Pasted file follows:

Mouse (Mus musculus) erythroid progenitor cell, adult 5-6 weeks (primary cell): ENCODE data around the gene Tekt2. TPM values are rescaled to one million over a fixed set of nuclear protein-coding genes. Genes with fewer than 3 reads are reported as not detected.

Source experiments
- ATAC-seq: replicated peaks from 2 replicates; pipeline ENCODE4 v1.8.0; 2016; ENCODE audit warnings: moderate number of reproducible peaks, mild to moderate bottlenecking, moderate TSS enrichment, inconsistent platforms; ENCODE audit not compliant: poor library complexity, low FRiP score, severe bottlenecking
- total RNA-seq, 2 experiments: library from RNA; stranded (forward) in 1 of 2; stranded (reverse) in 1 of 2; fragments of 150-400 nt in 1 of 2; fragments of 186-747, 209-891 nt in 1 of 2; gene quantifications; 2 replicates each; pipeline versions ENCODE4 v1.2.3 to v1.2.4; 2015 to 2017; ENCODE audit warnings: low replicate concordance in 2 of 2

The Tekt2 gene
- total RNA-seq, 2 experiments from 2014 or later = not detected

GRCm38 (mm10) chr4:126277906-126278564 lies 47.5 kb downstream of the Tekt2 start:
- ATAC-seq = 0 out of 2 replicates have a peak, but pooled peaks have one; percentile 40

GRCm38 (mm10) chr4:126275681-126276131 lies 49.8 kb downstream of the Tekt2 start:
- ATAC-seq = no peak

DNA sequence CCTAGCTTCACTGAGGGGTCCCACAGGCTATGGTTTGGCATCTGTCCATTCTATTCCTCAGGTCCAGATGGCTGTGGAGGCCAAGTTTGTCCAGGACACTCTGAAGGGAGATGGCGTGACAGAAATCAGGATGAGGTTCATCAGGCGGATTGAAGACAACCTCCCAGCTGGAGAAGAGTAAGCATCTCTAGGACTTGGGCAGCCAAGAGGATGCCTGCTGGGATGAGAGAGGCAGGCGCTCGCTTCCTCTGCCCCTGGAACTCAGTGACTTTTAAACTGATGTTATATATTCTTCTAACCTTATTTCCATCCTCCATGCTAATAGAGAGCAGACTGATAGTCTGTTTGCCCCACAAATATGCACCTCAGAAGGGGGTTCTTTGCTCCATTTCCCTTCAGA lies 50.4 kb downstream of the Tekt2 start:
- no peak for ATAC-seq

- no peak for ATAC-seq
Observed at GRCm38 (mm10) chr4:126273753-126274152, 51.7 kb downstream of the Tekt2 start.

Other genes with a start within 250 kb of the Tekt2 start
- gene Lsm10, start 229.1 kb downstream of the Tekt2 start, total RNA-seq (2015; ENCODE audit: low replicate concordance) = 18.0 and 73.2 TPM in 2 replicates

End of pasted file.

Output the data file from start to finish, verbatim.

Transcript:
Mouse (Mus musculus) erythroid progenitor cell, adult 5-6 weeks (primary cell): ENCODE data around the gene Tekt2. TPM values are rescaled to one million over a fixed set of nuclear protein-coding genes. Genes with fewer than 3 reads are reported as not detected.

Source experiments
- ATAC-seq: replicated peaks from 2 replicates; pipeline ENCODE4 v1.8.0; 2016; ENCODE audit warnings: moderate number of reproducible peaks, mild to moderate bottlenecking, moderate TSS enrichment, inconsistent platforms; ENCODE audit not compliant: poor library complexity, low FRiP score, severe bottlenecking
- total RNA-seq, 2 experiments: library from RNA; stranded (forward) in 1 of 2; stranded (reverse) in 1 of 2; fragments of 150-400 nt in 1 of 2; fragments of 186-747, 209-891 nt in 1 of 2; gene quantifications; 2 replicates each; pipeline versions ENCODE4 v1.2.3 to v1.2.4; 2015 to 2017; ENCODE audit warnings: low replicate concordance in 2 of 2

The Tekt2 gene
- total RNA-seq, 2 experiments from 2014 or later = not detected

GRCm38 (mm10) chr4:126277906-126278564 lies 47.5 kb downstream of the Tekt2 start:
- ATAC-seq = 0 out of 2 replicates have a peak, but pooled peaks have one; percentile 40

GRCm38 (mm10) chr4:126275681-126276131 lies 49.8 kb downstream of the Tekt2 start:
- ATAC-seq = no peak

DNA sequence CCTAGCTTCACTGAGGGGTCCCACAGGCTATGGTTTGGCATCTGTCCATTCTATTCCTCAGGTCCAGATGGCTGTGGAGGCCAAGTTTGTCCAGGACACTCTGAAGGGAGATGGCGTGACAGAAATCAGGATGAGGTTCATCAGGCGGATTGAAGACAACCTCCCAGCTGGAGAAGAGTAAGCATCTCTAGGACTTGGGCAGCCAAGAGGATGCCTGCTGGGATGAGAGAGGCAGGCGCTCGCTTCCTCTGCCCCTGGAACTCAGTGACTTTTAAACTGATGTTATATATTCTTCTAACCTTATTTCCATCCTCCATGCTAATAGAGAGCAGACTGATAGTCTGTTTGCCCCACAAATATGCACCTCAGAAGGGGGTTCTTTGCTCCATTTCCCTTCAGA lies 50.4 kb downstream of the Tekt2 start:
- no peak for ATAC-seq

- no peak for ATAC-seq
Observed at GRCm38 (mm10) chr4:126273753-126274152, 51.7 kb downstream of the Tekt2 start.

Other genes with a start within 250 kb of the Tekt2 start
- gene Lsm10, start 229.1 kb downstream of the Tekt2 start, total RNA-seq (2015; ENCODE audit: low replicate concordance) = 18.0 and 73.2 TPM in 2 replicates